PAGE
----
Mozart - Arias for Male Soprano
The highly-rated early music ensemble Boston Baroque and its conductor Martin Pearlman join forces with the talented American singer and true male soprano Michael Maniaci, in a recording of arias that Mozart originally composed for the castrato voice. The disc contains arias from Idomeneo, Lucio Silla, and La Clemenza di Tito, as well as the beloved motet Exsultate, jubilate. The recording also includes two brilliant orchestral pieces, the overtures to Idomeneo and Clemenza.
The first permanent Baroque orchestra established in North America, Boston Baroque is widely regarded as one of the world’s premier period-instrument bands. The ensemble's performances and recordings of the Baroque and Classical repertoire have been hailed by audiences and critics in the Americas, Europe, Asia and Australia for their freshness, virtuosity, and exuberant appeal. Although Maniaci’s voice is natural, his stunning performances give Boston Baroque the opportunity to add yet another “original” instrument, the male soprano voice, to their performing forces. A voice type that was enormously popular in opera and religious music in the 17th century but completely disappeared over a century ago, the male castrato’s true chest voice – unlike falsetto singers – was in the soprano or alto range, yet extremely powerful due to the male lung capacity. Up until now, all we have really known of this voice are the verbal descriptions of contemporary listeners and a single, scratchy recording made late in the life of the last castrato performer.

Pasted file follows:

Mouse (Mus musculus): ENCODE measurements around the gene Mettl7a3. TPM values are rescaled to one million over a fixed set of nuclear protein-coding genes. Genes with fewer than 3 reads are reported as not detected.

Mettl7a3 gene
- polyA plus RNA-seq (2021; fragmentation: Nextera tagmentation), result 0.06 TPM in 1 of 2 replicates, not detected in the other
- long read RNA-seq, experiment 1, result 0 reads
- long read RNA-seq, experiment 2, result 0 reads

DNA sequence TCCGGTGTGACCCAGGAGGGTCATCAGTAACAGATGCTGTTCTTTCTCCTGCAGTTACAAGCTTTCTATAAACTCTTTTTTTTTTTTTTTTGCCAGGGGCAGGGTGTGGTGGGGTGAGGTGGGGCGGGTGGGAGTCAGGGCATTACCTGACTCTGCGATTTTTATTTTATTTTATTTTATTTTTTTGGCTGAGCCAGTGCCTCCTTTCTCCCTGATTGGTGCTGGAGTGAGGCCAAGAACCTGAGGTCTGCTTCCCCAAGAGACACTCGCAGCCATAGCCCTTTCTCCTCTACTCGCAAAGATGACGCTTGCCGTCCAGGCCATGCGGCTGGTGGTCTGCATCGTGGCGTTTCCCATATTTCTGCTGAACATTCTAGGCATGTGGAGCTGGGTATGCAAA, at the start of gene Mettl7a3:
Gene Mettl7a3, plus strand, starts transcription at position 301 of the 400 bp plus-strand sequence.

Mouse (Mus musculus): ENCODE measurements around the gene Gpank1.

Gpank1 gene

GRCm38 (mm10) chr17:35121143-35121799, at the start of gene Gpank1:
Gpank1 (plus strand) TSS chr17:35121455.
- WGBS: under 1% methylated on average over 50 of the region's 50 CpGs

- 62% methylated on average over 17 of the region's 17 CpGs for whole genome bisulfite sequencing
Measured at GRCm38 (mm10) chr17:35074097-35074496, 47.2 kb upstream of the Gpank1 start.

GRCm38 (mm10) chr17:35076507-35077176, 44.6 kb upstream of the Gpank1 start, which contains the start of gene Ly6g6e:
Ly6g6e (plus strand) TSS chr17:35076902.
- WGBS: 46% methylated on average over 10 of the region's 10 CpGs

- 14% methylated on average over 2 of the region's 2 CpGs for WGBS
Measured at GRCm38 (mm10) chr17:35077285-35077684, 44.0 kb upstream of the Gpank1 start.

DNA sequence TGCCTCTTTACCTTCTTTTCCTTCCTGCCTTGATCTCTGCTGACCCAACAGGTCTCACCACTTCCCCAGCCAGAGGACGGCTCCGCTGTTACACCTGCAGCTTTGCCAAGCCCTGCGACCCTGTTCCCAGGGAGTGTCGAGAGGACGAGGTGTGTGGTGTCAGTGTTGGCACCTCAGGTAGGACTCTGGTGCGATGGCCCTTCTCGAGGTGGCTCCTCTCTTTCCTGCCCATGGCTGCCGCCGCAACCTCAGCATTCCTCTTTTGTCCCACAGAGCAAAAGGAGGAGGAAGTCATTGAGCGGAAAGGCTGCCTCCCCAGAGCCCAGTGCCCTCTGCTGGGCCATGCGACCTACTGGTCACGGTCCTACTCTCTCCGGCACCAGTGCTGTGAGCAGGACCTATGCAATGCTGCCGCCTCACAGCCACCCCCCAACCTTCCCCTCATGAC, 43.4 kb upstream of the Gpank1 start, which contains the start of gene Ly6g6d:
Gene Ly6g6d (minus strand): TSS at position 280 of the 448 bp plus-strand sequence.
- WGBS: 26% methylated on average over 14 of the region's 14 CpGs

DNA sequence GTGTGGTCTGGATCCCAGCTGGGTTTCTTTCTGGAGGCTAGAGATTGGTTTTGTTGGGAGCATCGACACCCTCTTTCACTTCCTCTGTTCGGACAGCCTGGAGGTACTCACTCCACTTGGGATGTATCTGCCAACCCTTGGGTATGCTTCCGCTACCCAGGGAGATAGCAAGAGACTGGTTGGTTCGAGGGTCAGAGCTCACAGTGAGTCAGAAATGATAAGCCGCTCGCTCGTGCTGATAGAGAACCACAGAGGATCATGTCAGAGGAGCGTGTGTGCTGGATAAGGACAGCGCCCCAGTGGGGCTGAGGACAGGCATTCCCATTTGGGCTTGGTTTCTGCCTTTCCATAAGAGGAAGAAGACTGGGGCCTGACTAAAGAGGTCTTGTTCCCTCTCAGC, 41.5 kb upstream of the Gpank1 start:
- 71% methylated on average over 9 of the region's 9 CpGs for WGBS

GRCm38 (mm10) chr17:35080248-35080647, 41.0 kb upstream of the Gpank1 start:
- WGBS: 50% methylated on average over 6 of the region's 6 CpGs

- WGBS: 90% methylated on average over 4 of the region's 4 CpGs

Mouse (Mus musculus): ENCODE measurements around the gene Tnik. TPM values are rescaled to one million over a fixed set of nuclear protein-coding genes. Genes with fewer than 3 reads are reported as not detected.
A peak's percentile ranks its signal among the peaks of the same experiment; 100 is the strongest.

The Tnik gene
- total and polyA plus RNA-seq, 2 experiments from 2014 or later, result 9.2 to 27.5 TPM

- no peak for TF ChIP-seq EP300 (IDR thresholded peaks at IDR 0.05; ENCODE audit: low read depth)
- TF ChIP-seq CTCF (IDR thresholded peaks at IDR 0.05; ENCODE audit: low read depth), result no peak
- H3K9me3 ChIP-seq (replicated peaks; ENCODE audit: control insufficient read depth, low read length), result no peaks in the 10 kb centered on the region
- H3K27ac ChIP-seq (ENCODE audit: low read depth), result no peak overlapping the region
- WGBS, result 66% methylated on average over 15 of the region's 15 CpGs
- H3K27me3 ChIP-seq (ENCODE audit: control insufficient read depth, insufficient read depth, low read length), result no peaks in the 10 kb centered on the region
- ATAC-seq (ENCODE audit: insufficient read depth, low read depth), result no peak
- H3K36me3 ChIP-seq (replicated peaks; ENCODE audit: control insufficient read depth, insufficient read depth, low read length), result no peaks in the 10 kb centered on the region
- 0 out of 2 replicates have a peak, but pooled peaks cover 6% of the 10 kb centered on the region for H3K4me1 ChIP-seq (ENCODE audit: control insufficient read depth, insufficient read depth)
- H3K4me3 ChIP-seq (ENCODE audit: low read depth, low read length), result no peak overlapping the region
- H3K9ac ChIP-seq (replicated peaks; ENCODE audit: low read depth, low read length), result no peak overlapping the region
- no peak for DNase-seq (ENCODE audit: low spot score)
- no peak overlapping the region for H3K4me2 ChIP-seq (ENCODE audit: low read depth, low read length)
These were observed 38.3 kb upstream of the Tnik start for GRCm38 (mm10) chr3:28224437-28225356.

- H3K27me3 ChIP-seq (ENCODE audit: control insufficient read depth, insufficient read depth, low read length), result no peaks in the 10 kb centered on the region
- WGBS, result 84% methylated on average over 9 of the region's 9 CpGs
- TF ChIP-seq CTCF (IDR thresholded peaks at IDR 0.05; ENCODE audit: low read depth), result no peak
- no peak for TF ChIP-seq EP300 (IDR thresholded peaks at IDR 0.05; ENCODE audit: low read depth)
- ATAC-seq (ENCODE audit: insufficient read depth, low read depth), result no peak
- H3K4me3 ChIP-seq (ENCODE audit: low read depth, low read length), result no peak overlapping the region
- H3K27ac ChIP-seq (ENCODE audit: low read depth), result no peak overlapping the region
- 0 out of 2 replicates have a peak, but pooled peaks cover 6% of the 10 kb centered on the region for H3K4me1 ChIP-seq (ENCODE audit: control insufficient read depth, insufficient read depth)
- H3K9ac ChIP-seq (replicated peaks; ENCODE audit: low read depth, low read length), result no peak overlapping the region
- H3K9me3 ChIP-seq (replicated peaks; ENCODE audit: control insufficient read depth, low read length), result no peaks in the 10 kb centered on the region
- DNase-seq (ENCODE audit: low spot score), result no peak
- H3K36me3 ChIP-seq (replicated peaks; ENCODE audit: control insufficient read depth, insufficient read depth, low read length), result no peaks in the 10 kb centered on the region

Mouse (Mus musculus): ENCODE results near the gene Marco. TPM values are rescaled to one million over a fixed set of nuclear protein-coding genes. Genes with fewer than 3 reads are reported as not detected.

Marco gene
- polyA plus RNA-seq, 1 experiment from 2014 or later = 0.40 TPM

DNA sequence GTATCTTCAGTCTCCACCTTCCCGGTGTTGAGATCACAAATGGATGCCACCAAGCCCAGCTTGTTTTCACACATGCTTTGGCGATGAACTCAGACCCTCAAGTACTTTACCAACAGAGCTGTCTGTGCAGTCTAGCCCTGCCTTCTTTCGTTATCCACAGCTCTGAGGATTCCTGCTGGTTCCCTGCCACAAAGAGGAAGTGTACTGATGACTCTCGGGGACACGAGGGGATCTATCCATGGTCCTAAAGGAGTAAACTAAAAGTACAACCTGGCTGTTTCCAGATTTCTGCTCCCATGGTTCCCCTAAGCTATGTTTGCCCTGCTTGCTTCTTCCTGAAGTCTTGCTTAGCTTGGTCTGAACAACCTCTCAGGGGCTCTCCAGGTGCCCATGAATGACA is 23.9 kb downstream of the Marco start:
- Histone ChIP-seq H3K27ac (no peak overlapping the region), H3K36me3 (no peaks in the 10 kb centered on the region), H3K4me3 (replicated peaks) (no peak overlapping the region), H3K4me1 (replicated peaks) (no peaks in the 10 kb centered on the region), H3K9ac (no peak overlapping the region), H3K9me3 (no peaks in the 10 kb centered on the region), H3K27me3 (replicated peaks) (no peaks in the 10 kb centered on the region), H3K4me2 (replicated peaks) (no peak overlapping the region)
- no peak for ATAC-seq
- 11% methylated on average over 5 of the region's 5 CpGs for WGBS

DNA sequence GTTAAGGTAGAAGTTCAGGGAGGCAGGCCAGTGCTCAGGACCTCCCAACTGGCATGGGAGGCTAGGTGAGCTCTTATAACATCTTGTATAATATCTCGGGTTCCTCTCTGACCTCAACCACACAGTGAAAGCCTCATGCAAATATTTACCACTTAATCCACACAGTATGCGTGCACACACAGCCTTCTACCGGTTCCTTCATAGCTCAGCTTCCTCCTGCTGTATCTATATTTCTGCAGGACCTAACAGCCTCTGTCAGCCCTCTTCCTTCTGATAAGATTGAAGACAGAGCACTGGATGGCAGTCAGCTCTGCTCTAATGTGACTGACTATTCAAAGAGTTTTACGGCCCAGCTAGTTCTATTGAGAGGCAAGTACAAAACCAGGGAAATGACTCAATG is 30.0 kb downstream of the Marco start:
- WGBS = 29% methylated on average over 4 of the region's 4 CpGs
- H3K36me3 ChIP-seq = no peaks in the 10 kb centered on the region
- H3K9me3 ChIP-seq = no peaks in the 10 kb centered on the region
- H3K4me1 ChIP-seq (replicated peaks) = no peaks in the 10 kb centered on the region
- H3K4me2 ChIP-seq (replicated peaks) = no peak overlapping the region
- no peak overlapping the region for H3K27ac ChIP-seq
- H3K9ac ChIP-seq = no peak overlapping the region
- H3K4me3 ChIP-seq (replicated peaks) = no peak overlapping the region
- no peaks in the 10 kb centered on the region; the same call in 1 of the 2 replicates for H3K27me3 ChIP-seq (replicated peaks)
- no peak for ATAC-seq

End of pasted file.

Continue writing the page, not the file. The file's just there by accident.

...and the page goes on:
“each comes across fully formed, assured in recitative, rhythmically alert, skilful in phrasing...a distinctive musical personality is evident throughout, supporting by first-rate 'period' accompaniment.” BBC Music Magazine, April 2010 ***
“Maniaci’s voice is truly extraordinary. Its range is about a sixth higher than that of most countertenors, and high C presents no problem...The arias...are all delivered with assurance, their testing passages of coloratura negotiated with disarming ease” Sunday Times, 28th February 2010 ***
“This is quite an unsettling recording. It's as though we have opened a door on another world...It's probably the nearest we have to the sound of the castrato voice...the voice is effortless, with no hint of a break into falsetto” The Observer, 28th March 2010